White House considers welcoming some Palestinians from war-torn Gaza as refugees

CBS News obtained documents from the federal government that indicate the Biden administration may consider bringing some Palestinians into America as refugees. This would provide a safe haven for those who are fleeing Gaza’s war-torn region.

The documents reveal that senior officials from several federal U.S. government agencies discussed in recent weeks the feasibility of different options for resettling Palestinians who come from Gaza and have family members who are American permanent residents or citizens.

According to inter-agency documents, one of these proposals calls for using the United States Refugee Admittance Program (which has been around for decades) to welcome Palestinians who have U.S. connections and managed to escape Gaza to enter Egypt.

Documents show that top U.S. officials also discussed getting more Palestinians out from Gaza and processing them if they had American relatives. These plans would need to be coordinated with Egypt, who has refused to accept large numbers of Gazans.


Refugee status allows for permanent residence, resettlement assistance, housing and a pathway to citizenship.

The eligible population will be small but the plans that are being discussed by U.S. government officials could provide a lifeline for some Palestinians who have fled the Israel-Hamas conflict, which, according to local health authorities, has killed more than 34,000 civilians and forced hundreds of thousands to flee Gaza.

A White House spokesperson told CBS News in a late-night statement that the U.S. had “helped more than 1,800 American Citizens and their Families leave Gaza. Many of them have now come to the United States.” We have helped and will continue helping some of the most vulnerable people, including children with serious medical problems, children receiving cancer treatment, and others, at President Biden’s direction.

In the statement, the U.S. said that it “categorically opposes any action leading to the forced removal of Palestinians from Gaza and the West Bank or redrawing the borders of Gaza.” The best way forward is a lasting cease-fire achieved through a hostage agreement that will stabilize the conflict and pave the path to a two state solution.

After Hamas launched an unprecedented attack in Israel on October 7, which killed approximately 1,200 people – most of whom were civilians – the Israeli government launched its military offensive as well as aerial bombardment against Gaza. Hamas militants abducted over 200 people. Many of them are still in captivity.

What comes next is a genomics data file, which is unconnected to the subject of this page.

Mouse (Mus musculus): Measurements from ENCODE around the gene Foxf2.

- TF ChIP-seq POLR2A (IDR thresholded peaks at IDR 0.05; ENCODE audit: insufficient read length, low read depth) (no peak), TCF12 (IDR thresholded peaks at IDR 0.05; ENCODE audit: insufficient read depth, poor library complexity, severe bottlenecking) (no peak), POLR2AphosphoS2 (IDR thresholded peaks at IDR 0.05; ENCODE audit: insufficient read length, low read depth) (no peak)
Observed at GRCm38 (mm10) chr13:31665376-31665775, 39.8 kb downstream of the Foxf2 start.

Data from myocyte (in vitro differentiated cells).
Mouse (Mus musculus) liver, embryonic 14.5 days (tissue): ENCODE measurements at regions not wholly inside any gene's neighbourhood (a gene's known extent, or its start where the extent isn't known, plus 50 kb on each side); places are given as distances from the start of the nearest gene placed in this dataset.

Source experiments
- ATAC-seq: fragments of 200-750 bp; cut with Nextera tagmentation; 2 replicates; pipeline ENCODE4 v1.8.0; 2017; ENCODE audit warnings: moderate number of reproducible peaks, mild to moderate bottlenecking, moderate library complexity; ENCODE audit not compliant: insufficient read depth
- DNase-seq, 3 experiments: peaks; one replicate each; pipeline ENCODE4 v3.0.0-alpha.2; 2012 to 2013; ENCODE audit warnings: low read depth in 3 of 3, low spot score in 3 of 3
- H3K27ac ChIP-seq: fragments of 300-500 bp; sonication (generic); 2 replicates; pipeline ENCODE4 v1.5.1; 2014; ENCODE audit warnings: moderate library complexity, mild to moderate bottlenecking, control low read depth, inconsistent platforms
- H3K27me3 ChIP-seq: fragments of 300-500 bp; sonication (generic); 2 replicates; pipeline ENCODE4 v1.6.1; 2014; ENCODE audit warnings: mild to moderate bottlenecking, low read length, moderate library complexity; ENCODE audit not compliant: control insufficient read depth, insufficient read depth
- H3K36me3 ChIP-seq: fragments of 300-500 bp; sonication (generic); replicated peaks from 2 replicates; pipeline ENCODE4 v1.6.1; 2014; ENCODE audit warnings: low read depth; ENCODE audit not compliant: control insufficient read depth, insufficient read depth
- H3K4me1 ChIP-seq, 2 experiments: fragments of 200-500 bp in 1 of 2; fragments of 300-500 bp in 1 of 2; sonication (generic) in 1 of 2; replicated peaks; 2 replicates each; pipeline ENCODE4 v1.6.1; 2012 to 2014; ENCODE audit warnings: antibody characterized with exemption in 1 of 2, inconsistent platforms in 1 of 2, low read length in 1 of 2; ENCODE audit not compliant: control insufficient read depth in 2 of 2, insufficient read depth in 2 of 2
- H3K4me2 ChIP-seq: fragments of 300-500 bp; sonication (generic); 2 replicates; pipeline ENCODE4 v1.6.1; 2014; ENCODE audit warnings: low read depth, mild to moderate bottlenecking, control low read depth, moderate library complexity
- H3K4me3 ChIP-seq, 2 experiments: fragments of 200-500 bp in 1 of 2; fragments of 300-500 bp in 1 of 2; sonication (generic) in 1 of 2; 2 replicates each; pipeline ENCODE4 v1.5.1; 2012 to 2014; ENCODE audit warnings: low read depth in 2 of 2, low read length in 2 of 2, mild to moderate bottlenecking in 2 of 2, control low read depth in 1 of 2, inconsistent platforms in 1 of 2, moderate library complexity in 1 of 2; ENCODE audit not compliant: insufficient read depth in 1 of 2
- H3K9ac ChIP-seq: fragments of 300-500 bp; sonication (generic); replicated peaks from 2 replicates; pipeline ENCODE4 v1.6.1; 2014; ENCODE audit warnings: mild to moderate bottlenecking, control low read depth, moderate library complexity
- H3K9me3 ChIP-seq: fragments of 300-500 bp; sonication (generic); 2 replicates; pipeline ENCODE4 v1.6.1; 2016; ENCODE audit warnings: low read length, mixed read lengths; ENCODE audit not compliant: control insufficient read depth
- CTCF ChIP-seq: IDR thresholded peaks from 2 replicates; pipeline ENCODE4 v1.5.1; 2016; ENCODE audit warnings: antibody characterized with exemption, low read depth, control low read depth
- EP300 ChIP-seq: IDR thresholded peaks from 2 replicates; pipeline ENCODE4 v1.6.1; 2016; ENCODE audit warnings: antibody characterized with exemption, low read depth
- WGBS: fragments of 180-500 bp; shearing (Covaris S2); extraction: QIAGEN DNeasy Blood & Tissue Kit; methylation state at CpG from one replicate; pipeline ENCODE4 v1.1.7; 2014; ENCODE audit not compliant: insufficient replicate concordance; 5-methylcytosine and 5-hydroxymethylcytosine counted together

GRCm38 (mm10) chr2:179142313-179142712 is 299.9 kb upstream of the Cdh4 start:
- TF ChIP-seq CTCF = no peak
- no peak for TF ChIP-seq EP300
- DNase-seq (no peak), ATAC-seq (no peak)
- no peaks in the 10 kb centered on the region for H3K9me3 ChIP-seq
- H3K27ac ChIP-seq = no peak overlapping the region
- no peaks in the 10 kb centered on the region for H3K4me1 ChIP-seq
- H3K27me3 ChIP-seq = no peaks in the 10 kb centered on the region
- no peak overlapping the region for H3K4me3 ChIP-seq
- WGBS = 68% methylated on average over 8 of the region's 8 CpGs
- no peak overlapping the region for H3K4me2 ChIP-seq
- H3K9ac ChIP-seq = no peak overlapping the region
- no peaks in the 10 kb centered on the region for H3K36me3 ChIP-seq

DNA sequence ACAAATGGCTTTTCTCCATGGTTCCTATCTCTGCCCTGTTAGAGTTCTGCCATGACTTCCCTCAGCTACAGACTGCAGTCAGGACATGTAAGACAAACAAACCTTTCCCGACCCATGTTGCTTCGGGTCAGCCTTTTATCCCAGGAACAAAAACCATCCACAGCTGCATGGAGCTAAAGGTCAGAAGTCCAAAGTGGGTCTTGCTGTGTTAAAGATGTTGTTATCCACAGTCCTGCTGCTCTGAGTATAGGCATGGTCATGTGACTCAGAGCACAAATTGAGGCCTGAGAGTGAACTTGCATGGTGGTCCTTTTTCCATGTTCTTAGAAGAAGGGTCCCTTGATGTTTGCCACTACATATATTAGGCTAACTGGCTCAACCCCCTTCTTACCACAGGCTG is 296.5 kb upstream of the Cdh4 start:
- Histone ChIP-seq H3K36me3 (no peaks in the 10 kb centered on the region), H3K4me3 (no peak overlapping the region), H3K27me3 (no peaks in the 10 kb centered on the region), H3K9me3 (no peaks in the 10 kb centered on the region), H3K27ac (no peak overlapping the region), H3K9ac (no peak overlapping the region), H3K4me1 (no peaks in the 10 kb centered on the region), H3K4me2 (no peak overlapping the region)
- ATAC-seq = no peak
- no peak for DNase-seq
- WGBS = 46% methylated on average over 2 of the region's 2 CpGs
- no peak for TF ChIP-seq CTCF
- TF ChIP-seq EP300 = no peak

CBS News also contacted the Department of Homeland Security as well as the State Department to get their comments.

The proposal to resettle some Palestinians as refugees represents a significant shift in the long-standing policy and practice of the U.S. Government. The U.S. Refugee Program has not resettled Palestinians en masse since its founding in 1980.

In the last decade, the U.S. resettled over 400,000 refugees who fled violence and wars around the world. Less than 600 of them were Palestinian. State Department figures show that in fiscal year 2023 the U.S. received 56 Palestinian refugees or 0.09% out of more than 60,000 resettled refugees during this 12 month period.

Although many Democrats are likely to support this move, the Biden administration could face even greater political challenges in relation to the Israel-Hamas conflict if they admit Palestinians as refugees. The conflict has already caused rifts in the Democratic Party and sparked massive protests across college campuses.

In order to qualify as refugees, applicants must prove that they have fled persecution because of their nationality or religious beliefs. Some Palestinians may claim to be fleeing Hamas’ repression, while others might identify Israel, an important U.S. ally, as the persecutor.

Even if the resettlement is small, it could still be criticized by Republicans who are trying to use immigration and illegal border crossings as defining issues for November’s election.

After the attacks on Gaza by Hamas, and the beginning of Israel’s offensive, many Republicans, including some presidential candidates, claimed that the U.S. shouldn’t welcome Palestinian refugees. They claimed they were antisemitic, and could pose a national security risk.

The Biden administration dramatically increased the number of refugees resettled in recent years. This was drastically reduced by Donald Trump, who had slashed it to record lows. The United States has set a target of accepting up to 125,000 refugee in fiscal year 2024. This ends at the end September.